It was the biggest St. Patrick's Day bash in the city for the biggest Democrat of all: retiring House Speaker Thomas P. (Tip) O'Neill.
How big is he?
Tip O'Neill is so big, his longtime friend Bob Hope said, that when Hope plays golf with O'Neill and spray-shooter Gerald Ford, "at least you've got something substantial to hide behind when Ford's hitting."
O'Neill is so big, again according to Hope, that "he's a big man in lots of ways: House speaker, party leader, and fifth stop on the Gray Line tour of the city."
O'Neill is so big that 2,200 people--ranging from President Reagan to a green-haired Cicely Tyson, from Lee Iacocca to Supreme Court Justice Warren Burger and Gerald Ford--plunked down $1,000 apiece to be at a formal dinner to salute O'Neill's half-century of public service and to fatten the funds of his alma mater, Boston College.
'Into the Sunset'
"Tip has announced he's retiring. He's going to ride off into the sunset," Hope said. "That should be a hell of a collision."
Although O'Neill, 74, a member of the House of Representatives for 34 years, recently has weathered some rebellion on the part of young Democratic House members who consider him too much of an old-school, smoke-filled-room pol, there was no lack of glorifiers in the packed ballroom of the Hilton.
He made a grand entrance flanked by Reagan and Ireland's Prime Minister Garret FitzGerald.
FitzGerald made O'Neill and his wife, Millie, honorary citizens of Ireland, and the President thanked his longtime adversary for "the honor of calling you my friend."
In the last five years O'Neill has spared the President almost no slur, and even Nancy Reagan has taken a shot from him. "He (Reagan) could quit tomorrow," O'Neill once said, "and she (Mrs. Reagan) would be queen of Beverly Hills."
And on it went.
"It's true Tip and I have had our political disagreements," Reagan said at the dinner. "Sure, I said some things about Tip and Tip said some things about me. But that's all history. And anyway, you know how it is. I forget."
Laughter, and more conciliation.
State of the Union
"To be honest," Reagan said, "I've always known Tip was behind me--even if it was only at the State of the Union address. As I made each proposal I could hear Tip whispering to George Bush, 'Forget it. No way. Fat chance.' "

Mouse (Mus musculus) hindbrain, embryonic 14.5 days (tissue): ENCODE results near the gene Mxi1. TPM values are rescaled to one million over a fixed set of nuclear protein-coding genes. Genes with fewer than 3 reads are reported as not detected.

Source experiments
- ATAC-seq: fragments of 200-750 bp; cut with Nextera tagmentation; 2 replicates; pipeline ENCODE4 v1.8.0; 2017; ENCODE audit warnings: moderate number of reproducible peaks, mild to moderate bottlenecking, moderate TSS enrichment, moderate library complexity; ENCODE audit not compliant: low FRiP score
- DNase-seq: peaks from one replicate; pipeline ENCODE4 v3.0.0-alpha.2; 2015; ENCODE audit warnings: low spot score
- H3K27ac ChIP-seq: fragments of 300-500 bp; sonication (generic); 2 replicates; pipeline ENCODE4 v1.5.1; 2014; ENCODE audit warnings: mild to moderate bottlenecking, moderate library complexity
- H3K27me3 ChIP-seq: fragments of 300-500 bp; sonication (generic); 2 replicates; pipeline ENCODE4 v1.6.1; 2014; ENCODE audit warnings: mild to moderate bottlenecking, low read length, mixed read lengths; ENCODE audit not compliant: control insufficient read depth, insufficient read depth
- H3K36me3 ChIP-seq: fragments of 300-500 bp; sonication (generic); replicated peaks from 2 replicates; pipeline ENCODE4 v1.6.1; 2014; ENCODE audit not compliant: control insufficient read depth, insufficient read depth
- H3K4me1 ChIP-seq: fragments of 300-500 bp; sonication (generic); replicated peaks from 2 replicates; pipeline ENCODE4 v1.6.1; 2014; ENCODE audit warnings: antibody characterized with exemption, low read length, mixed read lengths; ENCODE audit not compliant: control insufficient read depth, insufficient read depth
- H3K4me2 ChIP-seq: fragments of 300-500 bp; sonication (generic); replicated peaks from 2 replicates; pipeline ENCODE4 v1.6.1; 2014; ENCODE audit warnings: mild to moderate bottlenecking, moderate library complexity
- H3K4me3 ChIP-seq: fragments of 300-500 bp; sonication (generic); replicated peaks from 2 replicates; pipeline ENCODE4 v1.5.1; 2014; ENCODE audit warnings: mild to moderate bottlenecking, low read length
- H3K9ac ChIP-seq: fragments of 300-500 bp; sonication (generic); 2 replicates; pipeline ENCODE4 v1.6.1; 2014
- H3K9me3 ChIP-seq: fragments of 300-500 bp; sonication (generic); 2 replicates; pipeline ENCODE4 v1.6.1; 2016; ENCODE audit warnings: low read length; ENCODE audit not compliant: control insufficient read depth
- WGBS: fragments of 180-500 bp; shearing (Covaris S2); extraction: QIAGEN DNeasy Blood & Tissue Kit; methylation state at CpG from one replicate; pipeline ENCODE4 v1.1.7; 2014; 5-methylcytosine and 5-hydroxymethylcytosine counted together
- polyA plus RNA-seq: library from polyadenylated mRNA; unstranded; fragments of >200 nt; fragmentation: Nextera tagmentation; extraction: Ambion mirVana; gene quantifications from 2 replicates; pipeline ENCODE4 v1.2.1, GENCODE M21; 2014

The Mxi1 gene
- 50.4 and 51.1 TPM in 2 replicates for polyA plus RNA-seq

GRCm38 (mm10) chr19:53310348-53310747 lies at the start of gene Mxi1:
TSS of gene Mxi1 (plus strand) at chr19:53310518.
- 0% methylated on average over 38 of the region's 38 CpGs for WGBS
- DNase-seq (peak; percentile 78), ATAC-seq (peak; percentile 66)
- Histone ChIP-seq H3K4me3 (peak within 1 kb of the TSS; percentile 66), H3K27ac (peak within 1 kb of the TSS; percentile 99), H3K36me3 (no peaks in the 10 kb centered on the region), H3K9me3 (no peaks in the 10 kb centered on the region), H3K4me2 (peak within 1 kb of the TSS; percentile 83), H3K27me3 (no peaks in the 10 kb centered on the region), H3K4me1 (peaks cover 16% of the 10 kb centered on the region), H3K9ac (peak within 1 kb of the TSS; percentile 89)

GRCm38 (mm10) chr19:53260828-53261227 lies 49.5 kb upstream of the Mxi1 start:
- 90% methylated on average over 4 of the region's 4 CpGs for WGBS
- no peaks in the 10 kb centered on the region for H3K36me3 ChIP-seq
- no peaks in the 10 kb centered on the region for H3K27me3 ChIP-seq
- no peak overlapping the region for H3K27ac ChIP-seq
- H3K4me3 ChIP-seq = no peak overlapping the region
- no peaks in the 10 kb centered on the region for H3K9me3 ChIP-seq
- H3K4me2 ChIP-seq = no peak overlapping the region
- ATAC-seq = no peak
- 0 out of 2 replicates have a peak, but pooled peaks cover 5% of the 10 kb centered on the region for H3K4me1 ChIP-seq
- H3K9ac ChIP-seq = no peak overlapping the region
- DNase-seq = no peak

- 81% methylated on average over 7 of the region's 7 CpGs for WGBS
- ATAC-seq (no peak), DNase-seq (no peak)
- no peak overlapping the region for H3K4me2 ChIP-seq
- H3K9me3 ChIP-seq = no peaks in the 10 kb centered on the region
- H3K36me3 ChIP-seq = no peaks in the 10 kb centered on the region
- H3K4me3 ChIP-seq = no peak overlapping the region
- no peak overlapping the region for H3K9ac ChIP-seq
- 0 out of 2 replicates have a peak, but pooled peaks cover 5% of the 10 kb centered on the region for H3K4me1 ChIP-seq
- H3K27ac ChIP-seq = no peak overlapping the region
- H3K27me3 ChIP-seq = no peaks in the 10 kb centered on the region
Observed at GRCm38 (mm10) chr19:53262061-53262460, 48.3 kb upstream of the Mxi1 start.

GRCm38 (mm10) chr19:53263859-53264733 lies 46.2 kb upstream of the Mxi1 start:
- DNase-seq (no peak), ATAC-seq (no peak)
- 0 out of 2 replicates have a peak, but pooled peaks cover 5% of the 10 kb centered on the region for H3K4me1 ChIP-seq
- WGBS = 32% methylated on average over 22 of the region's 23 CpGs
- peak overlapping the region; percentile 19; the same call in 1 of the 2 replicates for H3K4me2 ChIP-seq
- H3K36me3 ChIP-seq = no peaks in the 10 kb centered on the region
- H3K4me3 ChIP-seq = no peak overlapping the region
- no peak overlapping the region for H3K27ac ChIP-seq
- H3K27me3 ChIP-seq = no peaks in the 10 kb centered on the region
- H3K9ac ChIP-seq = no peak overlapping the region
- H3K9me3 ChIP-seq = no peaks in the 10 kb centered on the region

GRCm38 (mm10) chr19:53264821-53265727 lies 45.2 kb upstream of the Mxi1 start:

O'Neill returned Reagan's compliments.
"I must tell you how much I admire your ability, your talent and your leadership, even though I'm opposed to it," O'Neill said. "You did a magnificent job with the Philippines and Haiti.
"Americans love your charm, your humor, your wit. Sometimes when I get up in the morning, I say, 'Don't let it get you, old boy.' "
The room was a sea of green bow ties, green lapel carnations, rustling gowns and familiar faces. From the world of business there were Lew Wasserman, August A. Busch, Michael Deaver and many more.
Lane Kirkland, head of the AFL-CIO, was there, as was former Boston College quarterback and Heisman Trophy winner Doug Flutie.
Ted's Turn on Tip
From Congress, there were powerful Republicans: Senate Majority Leader Robert Dole (Kansas), House Minority Leader Robert Michel (Ill.) and Sen. Paul Laxalt (Nevada), to name a few. Sen. Edward Kennedy (Mass.) led a large contingent of Democratic members, and spoke for his slain brother, President John F. Kennedy, a contemporary of O'Neill's.
"Jack loved you," Kennedy said. "And if he were here tonight, he'd be so proud of you."
On a lighter note, Kennedy said, "Personally, I owe Tip a lot. He lent me his diet."
O'Neill was elected to his House seat when John Kennedy gave it up, and now Robert Kennedy's son, Joe, is running for it. Joe was at the party with his mother, Ethel, using the occasion to pump hands and flash his ample set of Kennedy teeth.
"Where do you live? Are you registered?" he said to a woman from Massachusetts. "Do I get it?" he asked, referring to her vote. She smiled and walked away.
"There is no way anybody is going to fill those shoes," young Kennedy said of O'Neill. "But I will do the best I can."
Ford reminisced about calling O'Neill to invite him to his swearing-in and how they chatted about how much fun they'd just had playing golf together, and also about a public statement O'Neill had made saying their political philosophies were diametrically opposed.
For the Little Guy
Everyone praised O'Neill for remembering his humble roots and fighting for the little guy all his life.
"He's the champion of the underdog," Hope said, "the poor, the unemployed, the New England Patriots." His reference to New England's disastrous loss in the Super Bowl drew boos from the many people from Massachusetts.
Referring to another Patriots' crisis, Hope added, "They've asked the Patriots, 'Will you go for drug testing?' And they said, 'Hell, yes, we'll test any drug you have.' "
Guests received a set of two Irish crystal glasses engraved with O'Neill's signature and the date, plus a program that included many old pictures of O'Neill. Among them was his 1936 graduation picture from Boston College and the caption that had appeared in the yearbook--the last sentence: "He intends to go to engineering school and to keep active in politics until he is mayor of Cambridge."
There were bagpipers, Irish singers and Irish dancing. And, bidding his friend goodby, Hope borrowed a line from an Irish prayer: "May the wind be at your back on all the par fives, Tip."